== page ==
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How netnography can be used to unlock the full potential of crowdsourcing contests: The case of the Mondelez chocolate lovers contest
Gregor Jawecki, Johannes Gebauer and Susanne Mathis-Alig, ESOMAR, Qualitative, Valencia, November 2013
This paper describes a project for Mondelez International, the food manufacturer, which combined crowdsourcing and netnography methods to generate insights.
This paper describes a project for Mondelez International, the food manufacturer, which combined crowdsourcing and netnography methods to generate insights. Until now crowdsourcing contests (idea generation via online platforms) and netnography (ethnography adapted to the internet) have been understood as two distinct approaches. By conducting a netnography-based content analysis of all contest output, an understanding of consumers' needs and preferences underlying the submitted ideas was gained. In addition netnographic validation in independent online communities provided insights into the ideas' relevance for the general market as well as hints for further improvement.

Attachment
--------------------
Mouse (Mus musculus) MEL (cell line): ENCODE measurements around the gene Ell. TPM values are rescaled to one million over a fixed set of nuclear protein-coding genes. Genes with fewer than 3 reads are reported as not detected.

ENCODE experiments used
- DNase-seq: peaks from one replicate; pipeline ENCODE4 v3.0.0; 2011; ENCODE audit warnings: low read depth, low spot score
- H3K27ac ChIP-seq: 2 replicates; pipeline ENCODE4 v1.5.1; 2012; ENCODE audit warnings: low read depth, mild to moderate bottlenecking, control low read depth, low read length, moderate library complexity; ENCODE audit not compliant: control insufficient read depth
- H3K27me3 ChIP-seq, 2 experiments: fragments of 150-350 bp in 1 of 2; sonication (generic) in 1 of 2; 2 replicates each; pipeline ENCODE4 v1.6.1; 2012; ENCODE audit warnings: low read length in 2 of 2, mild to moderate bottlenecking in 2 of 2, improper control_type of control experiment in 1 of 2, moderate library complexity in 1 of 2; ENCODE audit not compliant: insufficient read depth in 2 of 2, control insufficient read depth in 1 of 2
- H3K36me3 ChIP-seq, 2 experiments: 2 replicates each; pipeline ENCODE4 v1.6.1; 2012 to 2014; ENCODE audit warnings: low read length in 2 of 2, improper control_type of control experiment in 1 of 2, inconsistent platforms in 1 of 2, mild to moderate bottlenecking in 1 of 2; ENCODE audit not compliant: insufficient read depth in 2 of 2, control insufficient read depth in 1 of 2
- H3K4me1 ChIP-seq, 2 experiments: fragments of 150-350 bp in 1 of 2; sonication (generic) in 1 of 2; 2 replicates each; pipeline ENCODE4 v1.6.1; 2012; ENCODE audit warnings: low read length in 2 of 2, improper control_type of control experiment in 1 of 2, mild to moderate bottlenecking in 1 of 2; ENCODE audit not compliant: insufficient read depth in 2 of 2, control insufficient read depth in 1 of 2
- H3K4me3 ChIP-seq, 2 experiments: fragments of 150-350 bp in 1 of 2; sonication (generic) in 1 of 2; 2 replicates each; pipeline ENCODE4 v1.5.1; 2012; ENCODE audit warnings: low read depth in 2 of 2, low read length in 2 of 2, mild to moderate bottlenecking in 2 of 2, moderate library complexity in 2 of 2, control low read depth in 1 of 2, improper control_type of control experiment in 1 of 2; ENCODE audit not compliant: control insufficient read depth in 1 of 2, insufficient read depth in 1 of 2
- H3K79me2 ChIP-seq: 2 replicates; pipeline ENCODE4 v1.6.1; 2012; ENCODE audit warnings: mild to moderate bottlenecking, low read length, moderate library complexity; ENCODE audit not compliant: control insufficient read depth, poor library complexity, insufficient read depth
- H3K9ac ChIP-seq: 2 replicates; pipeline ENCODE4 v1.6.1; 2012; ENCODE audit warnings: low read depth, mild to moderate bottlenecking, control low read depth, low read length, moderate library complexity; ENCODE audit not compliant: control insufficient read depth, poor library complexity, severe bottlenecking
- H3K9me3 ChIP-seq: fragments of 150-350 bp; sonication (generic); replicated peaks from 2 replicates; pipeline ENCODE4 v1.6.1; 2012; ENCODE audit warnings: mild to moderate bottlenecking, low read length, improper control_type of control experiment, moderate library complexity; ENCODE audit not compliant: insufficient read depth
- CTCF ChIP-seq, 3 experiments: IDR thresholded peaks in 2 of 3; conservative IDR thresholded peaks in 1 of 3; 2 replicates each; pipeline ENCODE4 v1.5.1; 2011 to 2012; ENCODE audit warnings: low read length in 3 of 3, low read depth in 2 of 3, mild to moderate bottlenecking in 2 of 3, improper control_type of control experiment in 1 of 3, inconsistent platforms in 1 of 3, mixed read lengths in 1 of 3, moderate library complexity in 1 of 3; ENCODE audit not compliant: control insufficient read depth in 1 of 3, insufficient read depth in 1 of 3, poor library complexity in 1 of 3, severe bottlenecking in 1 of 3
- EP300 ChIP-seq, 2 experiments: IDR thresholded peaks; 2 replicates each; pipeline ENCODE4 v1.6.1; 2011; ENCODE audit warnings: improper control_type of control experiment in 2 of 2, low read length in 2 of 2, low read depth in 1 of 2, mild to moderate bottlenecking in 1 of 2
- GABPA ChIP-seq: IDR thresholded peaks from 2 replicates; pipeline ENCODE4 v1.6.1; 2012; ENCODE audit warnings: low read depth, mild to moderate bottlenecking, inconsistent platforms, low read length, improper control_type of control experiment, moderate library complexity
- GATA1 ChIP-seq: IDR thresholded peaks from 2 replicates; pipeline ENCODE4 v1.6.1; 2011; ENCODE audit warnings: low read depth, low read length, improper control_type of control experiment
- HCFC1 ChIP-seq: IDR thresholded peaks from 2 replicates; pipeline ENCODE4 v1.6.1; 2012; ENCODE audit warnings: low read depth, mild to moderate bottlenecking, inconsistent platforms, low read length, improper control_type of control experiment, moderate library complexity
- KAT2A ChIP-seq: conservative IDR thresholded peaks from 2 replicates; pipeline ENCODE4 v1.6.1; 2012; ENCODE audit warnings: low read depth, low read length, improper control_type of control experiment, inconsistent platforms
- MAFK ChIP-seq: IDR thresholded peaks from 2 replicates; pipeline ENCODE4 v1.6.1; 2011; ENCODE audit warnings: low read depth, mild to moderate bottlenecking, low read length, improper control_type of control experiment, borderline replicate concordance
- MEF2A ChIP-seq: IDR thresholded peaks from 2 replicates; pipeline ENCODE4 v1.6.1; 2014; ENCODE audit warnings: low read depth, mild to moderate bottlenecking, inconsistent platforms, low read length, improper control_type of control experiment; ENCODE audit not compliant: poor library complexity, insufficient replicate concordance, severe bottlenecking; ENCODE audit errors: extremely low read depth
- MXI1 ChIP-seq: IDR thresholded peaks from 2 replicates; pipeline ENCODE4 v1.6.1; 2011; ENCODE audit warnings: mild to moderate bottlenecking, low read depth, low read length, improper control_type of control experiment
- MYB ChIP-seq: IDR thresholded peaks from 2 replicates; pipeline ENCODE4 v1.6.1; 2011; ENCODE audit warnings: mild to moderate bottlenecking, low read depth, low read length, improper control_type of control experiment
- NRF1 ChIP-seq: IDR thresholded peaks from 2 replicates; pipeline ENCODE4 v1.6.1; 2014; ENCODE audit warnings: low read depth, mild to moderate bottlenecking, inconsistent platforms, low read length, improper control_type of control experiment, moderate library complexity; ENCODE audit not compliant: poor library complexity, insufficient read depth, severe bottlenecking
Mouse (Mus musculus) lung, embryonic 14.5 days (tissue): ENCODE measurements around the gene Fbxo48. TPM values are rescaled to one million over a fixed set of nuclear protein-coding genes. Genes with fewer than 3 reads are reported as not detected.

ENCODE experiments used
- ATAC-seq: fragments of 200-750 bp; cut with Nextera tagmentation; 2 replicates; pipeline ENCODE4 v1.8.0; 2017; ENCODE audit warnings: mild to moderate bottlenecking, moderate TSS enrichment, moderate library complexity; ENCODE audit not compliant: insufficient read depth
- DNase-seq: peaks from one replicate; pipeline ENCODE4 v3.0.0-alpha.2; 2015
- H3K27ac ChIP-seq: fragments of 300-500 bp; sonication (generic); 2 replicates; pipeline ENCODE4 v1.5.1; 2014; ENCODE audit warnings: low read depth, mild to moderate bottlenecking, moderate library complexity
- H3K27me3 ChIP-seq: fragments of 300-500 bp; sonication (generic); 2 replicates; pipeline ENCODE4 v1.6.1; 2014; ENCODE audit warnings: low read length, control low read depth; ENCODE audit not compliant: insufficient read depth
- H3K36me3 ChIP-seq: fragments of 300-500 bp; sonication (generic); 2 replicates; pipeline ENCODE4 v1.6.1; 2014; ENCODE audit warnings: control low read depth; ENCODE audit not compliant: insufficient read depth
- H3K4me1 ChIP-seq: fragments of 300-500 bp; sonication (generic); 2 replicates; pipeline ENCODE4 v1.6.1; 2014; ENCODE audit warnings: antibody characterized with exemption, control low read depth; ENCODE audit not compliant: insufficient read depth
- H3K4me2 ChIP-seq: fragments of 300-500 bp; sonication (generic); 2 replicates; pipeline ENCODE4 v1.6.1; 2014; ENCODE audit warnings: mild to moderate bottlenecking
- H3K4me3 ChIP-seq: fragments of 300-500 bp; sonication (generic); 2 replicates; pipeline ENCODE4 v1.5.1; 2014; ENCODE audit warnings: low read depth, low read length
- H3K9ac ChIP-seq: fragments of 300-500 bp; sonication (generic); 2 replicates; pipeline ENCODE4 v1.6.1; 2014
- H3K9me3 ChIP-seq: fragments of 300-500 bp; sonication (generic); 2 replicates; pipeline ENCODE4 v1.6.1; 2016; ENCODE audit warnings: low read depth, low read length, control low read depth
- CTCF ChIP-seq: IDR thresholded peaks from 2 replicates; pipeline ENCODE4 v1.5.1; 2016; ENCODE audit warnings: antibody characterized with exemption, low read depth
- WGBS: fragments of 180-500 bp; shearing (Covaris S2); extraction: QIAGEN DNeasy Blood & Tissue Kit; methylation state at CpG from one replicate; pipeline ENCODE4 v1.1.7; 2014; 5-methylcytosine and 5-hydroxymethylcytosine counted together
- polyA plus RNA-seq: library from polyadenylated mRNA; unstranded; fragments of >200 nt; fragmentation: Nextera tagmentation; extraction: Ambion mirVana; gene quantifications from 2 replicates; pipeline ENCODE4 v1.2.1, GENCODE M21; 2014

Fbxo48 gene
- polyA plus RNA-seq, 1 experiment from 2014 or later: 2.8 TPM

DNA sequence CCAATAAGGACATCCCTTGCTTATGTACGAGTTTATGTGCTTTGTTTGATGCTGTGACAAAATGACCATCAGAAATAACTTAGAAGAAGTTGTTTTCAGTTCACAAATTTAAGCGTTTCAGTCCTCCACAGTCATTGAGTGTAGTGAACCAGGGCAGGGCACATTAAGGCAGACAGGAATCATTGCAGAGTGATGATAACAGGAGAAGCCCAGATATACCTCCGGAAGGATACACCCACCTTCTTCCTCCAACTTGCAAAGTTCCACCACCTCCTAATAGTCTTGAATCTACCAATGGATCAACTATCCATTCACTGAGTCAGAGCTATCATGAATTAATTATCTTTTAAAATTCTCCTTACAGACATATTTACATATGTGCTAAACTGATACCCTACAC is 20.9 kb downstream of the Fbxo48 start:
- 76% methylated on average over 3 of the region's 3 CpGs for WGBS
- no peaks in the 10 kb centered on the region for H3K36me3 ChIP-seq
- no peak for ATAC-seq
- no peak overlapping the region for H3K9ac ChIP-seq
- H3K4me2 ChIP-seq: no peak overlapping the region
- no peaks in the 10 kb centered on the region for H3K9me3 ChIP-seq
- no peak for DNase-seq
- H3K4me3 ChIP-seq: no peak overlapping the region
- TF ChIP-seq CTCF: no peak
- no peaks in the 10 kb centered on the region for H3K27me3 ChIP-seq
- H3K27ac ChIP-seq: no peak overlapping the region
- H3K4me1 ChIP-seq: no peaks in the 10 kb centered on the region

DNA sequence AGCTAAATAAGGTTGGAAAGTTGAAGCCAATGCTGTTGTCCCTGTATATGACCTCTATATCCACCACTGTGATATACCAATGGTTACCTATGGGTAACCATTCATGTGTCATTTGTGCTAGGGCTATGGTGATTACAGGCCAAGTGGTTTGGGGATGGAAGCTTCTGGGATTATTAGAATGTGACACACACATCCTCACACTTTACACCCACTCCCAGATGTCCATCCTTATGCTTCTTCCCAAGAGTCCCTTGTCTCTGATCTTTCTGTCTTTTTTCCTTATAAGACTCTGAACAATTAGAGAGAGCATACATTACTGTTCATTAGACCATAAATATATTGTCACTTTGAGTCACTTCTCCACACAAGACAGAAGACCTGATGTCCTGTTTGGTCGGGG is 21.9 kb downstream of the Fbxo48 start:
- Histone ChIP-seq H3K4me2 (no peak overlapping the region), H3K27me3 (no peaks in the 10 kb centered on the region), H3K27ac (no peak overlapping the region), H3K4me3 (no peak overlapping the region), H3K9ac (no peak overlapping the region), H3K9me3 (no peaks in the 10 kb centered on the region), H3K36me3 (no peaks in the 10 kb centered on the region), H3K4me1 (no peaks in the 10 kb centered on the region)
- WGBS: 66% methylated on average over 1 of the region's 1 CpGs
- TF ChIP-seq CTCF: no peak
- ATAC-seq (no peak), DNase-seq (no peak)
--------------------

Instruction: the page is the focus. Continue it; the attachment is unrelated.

Do online ad breaks clearly tell kids that advergames are advertisements that intend to sell things?
Soontae An and Hannah Kang, International Journal of Advertising, Vol. 32, No. 4, 2013, pp. 655-678
Advergames, blending advertising messages with interactive games, aggressively target young children online.